Compensation is one of the key components to ensuring partnership and collaboration among providers and staff. Employee compensation must be fair and equitable, include defined principles and a consistent methodology. Over the past few years, practices of all sizes have begun to move away from grade-based structures and more towards a flexible, market-based model where each job is priced according to its value in the current market. 

Determining Pay Structure: Hourly Versus Salary

In pediatric practices, employees fall into 1 of 2 categories. 

  1. Hourly personnel: Those who are paid by the hour and who must receive overtime pay. In a pediatric practice, hourly staff typically include front desk staff, billing staff, medical assistants,  licensed practical nurses and some registered nurses. 
  2. Salaried personnel: Those who are paid a flat salary regardless of hours worked per week. These include administrators and managers (including nurse managers), employed physicians, mid-level providers (eg, physician assistants, nurse practitioners), registered certified medical technologists, and some registered nurses. 

Hourly personnel must receive overtime pay for all overtime worked. This is usually 1½ times usual wages for every hour worked more than 40 in a period of 7 consecutive days. Salaried personnel are exempt from the Fair Labor Standards Act (FLSA) requirements and do not need calculation of overtime. 

How to Determine if a Staff Member Should Be Classified as Salaried/Exempt? 

Most office personnel in a small pediatric office should be classified as hourly personnel, but there are some exceptions. To be overtime exempt, the employee must be at least one of the following: 

  • An executive employee, such as a practice administrator or nurse supervisor. These individuals perform management work such as "supervising other employees of the employer; interviewing, selecting and training employees; setting and adjusting their pay rates and work hours; directing their work; conducting employee performance appraisals; handling employee complaints and grievances; and disciplining employees. It also includes other functions, such as planning the work; determining the merchandise to be bought, stocked and sold; planning and controlling the budget; and monitoring or implementing legal compliance measures."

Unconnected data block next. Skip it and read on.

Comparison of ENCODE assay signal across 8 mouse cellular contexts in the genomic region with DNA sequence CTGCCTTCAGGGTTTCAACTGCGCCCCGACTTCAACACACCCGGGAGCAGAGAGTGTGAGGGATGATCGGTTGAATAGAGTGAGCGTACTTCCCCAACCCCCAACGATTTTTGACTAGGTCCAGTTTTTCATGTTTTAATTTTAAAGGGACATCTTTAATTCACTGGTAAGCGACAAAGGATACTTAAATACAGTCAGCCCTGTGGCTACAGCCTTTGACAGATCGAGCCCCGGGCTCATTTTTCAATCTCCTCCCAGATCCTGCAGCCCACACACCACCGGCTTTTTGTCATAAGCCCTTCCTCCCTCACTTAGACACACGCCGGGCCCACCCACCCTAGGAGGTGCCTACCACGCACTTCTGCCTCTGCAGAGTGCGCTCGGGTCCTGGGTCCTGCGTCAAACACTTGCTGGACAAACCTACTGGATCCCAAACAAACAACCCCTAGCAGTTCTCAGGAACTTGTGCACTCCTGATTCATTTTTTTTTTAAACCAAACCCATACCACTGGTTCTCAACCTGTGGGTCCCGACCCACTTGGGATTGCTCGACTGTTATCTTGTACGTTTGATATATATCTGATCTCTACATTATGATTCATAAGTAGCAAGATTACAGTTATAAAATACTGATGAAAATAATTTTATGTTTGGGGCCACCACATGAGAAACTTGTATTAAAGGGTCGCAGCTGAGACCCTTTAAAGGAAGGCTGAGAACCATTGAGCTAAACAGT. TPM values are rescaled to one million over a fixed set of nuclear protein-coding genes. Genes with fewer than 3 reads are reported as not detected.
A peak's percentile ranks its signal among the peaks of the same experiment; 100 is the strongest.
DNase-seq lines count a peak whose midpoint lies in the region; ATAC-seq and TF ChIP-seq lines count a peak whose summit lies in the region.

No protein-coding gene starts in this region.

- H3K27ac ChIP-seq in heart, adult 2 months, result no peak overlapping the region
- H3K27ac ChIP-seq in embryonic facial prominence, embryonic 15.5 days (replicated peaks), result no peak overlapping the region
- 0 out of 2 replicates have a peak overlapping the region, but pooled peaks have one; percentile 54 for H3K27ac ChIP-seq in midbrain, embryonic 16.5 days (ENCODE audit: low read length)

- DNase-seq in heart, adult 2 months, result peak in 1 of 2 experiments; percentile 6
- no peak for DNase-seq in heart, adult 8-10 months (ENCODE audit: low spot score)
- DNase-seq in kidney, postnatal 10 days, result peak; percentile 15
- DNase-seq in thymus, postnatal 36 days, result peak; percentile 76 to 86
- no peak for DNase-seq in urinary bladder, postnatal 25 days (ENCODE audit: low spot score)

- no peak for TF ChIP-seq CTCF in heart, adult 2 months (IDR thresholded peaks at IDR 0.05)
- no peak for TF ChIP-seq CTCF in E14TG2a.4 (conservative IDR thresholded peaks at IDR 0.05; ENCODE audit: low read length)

• An administrative employee such as an office manager or a payroll supervisor. This individual "has authority to formulate, affect, interpret or implement management policies or operating practices; has the authority to waive or deviate from established policies or procedures without prior approval; has authority to negotiate and bind the company on significant matters; and provides consultation or expert advice to management." 
  • A professional employeesuch as a physician, nurse practitioner or physician assistant. These individuals have university degrees and use "advanced knowledge to analyze, interpret or make deductions from varying facts or circumstances." 
  • Certain types of computer/information technology (IT) personnel

Please note that it is the type/kind of work done, not the job title, that determines whether a position is overtime exempt. Calling a front desk staff by a “fancy” title such as a Patient Reception Executive does not change the FLSA obligation. 

The US Department of Labor decision tool helps determine an employee's eligibility for overtime exemption and explains the common exemptions in more detail. 

What if Hourly Employee Agrees to Be Paid on a Flat Salary for Simplicity's Sake? 

While this would do away with a lot of painstaking record keeping, hourly employees cannot waive their hourly status, even if the employee and the company mutually agree on it in writing. Employees can sue their employers for back wages, and the employer can be fined for not keeping records of hours worked or not calculating overtime pay properly.​ 

What About Employees Who Do Exempt and Non-exempt Work? 

Some of this depends on what the employee's primary duty is, and for how long. Be aware, however, that exempt employees who do a non-trivial amount of non-exempt work in a given period may be entitled to overtime pay during that period. For example, if your receptionist (a non-exempt position) is on vacation for a week and your office manager (an exempt position) fills in, your office manager should be considered hourly for that week and should get overtime pay (if applicable). 

What About My State's Laws? 

Your state may have stricter laws about employee classification, hours worked, and the computation of overtime. Check your state's Department of Labor information


When  hiring staff, practices need to consider what benefits will be offered to staff. Several options include health insurance, life insurance, dental insurance, tuition reimbursement, paid time off and continuing medical education. Consider checking with colleagues in the area to see what they offer their employees to get an idea of what your potential staff might expect. 

Additional Resources

Last Updated



American Academy of Pediatrics